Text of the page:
Effects of vacuum and solar radiation on animals in space - Photos: Gravity experiments in space

Photos: Gravity experiments in space

Effects of vacuum and solar radiation on animals in space

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Effects of vacuum and solar radiation on animals in space Source: Ralph Schill

Effects of vacuum and solar radiation on animals in space

The absence of gravity isn't the only environmental factor that changes when animals fly in space. They must also withstand heavier doses of solar and cosmic radiation. Lichen and bacteria have been able to survive exposure to the combination of the airless vacuum and intense radiation of space.

But so far only one animal – a microscopic invertebrate known as a "water bear", or tardigrade, has done the same. During a European rocket experiment in 2007, some tardigrades were exposed to both the sun's intense ultraviolet radiation and the vacuum of space, while others were shielded from radiation and only exposed to the vacuum.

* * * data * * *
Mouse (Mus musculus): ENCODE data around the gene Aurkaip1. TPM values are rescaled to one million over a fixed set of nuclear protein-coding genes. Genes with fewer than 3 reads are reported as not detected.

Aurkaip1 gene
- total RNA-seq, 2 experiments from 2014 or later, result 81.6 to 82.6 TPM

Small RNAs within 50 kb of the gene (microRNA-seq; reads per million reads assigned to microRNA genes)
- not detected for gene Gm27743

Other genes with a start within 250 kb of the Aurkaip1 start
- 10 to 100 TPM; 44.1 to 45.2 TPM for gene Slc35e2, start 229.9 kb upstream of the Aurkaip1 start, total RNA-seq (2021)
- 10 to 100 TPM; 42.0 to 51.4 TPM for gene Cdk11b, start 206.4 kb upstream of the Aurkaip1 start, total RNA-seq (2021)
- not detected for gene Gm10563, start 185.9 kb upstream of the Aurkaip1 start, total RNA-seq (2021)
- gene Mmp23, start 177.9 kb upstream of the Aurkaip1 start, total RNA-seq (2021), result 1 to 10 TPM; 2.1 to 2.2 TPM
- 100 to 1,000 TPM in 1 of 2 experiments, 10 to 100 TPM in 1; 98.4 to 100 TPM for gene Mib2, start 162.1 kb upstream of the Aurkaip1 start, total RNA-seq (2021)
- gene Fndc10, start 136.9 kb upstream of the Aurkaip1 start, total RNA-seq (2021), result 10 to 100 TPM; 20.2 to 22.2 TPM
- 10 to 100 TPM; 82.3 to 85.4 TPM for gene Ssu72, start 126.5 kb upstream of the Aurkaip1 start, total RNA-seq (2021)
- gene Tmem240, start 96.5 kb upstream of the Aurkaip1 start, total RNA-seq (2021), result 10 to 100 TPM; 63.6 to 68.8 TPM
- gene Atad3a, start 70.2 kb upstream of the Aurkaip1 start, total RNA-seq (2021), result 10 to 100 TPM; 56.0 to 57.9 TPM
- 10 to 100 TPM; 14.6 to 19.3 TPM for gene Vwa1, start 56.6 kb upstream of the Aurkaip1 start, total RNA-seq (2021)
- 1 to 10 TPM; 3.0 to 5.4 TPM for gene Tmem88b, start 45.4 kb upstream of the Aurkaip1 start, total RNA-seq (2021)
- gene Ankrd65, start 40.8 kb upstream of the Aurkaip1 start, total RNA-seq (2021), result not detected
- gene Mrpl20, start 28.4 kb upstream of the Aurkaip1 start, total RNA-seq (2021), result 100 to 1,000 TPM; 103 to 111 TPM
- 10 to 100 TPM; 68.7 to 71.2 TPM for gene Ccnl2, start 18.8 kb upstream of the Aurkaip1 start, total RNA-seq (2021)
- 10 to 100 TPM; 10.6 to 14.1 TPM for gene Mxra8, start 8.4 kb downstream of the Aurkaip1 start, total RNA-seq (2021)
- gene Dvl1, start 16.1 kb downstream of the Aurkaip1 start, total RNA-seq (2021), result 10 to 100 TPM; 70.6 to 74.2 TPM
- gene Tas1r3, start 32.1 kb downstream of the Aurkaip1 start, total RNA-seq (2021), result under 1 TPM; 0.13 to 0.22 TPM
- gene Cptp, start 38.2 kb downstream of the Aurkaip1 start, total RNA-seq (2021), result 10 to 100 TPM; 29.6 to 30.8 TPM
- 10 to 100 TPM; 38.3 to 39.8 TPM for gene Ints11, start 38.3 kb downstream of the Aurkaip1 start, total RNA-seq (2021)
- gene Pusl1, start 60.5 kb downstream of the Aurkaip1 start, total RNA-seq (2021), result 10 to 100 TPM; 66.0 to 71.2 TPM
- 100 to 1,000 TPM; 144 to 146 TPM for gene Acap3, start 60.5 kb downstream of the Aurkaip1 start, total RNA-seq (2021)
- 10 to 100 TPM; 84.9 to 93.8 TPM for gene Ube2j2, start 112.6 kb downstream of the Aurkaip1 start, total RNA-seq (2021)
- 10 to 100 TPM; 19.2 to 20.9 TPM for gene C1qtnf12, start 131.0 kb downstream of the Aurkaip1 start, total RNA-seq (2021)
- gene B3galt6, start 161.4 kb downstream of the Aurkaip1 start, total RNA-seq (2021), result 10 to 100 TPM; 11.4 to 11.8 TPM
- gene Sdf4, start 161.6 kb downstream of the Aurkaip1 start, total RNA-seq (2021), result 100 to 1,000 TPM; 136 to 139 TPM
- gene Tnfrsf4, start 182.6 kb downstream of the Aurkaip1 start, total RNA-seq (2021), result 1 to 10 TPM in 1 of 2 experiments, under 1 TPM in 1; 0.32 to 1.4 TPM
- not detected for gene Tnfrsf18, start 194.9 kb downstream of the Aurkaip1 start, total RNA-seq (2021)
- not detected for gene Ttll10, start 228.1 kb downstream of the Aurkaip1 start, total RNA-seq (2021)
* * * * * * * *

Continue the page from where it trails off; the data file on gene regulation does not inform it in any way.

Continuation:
Only a handful exposed to radiation could be revived, but many survived the vacuum alone.

 

The International Space Station may still be under construction, but microgravity research has been under way for decades. Here is a round-up of some of the most notable experiments.

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